Q. How is the term “nations” used in the Old Testament? What is God’s judgment of the nations?
A. Ancient Israel defined a nation as a kinship group—such as a large, extended family. This definition was developed out of the ancient Israelites’ visceral experience, for they were born into and grew old surrounded by their extended family, in villages and on land where their ancestors had lived and worked, and where their descendants would do the same. The nation was simply the extension of what they knew at the village level.
Hence, the Hebrew term for “nation” (pronounced something like “ahm”) is linguistically related to the preposition meaning “with,” and a verb form meaning “to be associated with,” “to belong to.” The Israelites understood themselves to have originated from a common set of ancestors: Abraham, Isaac, and Jacob (Gen 11-35). The Edomites originated with Esau (Gen 36), and the many Arab peoples they encountered descended from Ishmael (Gen 17:20; Gen 25:12-16). The Hebrew term for Ammonites is literally “descendants of Ammon.”
The notion of kinship describes the bonds of loyalty and the relationships that bound Israel’s disparate parts into a whole, but it would be a mistake to infer any sense of superiority into the concept. Indeed, Israel understood itself to have been chosen by Yahweh to carry out his will, despite its inherent inferiority relative to the other nations (Num 13:28-29; Deut 4:37-38; Isa 60:22).
At the point when Abraham is chosen, Yahweh states that he will bless all the nations through Israel (Gen 12:1-3). Over time, Israel worked out how this would happen in a variety of ways. Both men and women could be brought into the family circle through adoption or marriage (see the example of Eliezer in Gen 15:1-3). Resident aliens had their place and were given certain protections and status within the greater society (Lev 19:33; Deut 10:17-18; Ezek 47:23).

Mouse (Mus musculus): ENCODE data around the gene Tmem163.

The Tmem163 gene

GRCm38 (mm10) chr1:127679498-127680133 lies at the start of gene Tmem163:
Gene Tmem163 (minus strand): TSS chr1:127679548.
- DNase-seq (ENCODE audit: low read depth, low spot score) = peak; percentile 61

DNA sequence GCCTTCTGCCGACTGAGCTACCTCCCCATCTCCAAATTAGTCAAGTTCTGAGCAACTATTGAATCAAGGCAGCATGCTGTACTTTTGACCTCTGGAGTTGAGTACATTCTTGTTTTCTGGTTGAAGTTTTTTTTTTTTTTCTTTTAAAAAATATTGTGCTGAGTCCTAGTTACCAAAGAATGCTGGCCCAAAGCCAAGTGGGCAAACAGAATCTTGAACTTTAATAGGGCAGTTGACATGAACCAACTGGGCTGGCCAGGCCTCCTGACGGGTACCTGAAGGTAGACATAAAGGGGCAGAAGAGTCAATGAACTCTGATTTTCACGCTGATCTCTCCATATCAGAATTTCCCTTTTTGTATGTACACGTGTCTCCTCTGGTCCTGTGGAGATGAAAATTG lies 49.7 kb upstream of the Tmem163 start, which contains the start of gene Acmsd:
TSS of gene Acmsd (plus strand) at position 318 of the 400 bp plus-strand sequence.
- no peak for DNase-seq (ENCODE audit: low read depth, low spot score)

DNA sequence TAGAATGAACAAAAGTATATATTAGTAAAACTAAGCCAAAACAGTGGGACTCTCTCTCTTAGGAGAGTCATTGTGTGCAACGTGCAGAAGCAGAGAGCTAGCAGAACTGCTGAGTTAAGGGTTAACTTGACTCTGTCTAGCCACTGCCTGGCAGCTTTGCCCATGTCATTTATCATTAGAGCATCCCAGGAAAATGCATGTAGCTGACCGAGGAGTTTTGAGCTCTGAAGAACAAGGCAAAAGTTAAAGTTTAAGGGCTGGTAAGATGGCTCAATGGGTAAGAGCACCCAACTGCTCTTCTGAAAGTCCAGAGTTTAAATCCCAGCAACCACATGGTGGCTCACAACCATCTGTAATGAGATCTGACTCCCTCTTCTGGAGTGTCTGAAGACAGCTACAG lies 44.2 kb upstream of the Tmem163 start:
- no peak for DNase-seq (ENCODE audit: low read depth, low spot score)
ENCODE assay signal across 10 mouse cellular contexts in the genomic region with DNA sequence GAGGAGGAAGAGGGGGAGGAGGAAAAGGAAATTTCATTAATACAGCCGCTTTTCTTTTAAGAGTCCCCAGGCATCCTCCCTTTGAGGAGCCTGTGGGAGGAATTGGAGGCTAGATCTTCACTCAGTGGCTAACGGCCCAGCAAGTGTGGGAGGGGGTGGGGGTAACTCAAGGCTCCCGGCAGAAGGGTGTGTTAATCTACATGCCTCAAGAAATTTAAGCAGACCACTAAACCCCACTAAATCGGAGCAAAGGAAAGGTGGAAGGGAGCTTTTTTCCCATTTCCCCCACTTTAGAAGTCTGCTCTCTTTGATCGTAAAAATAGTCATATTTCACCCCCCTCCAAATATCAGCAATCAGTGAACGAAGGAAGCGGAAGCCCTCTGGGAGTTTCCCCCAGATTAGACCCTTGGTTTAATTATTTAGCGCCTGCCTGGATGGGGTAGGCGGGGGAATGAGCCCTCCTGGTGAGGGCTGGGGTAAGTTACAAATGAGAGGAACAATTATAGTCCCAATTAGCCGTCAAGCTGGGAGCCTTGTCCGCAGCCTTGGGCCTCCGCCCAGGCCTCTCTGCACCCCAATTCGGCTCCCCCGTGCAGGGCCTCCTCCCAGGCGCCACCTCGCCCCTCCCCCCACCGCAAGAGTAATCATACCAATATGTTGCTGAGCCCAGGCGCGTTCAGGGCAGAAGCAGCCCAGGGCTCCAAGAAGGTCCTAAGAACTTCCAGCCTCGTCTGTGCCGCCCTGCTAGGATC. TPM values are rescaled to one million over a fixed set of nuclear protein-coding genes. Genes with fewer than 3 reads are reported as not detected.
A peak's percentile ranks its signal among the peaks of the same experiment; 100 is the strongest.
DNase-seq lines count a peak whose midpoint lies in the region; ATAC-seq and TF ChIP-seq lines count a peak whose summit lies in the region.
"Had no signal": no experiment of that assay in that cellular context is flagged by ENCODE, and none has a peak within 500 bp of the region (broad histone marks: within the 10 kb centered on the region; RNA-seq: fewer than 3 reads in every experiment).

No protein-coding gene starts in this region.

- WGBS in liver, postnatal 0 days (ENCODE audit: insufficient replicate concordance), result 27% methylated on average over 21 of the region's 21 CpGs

On the national level, the royal ideology of the Davidic dynasty in Judah held to an ideal that other nations would make a pilgrimage to Jerusalem to receive instruction from Yahweh, and ultimately receive his blessing/promise of prosperity as well (Isa 2:1-4). Though in practice Israel did not often (if ever?) have enough power to implement this doctrine and move it beyond the realm of ideology and into reality. This doctrine viewed the other nations as subservient vassals to Israel, and as such the other nations would have perceived this policy of the Davidic dynasty more as taxation and exploitation.
Finally, ancient Israel’s literature is filled with “oracles against the nations.” These oracles reflect an Israel-centric foreign policy, based on national interests, policies, and historical circumstances at the time the texts were delivered. These oracles remain very individual in nature and motivation. Texts of judgment—at times xenophobic in tone—must be understood first in their ancient contexts, and utmost discretion must be used when applying such oracles to the modern international setting.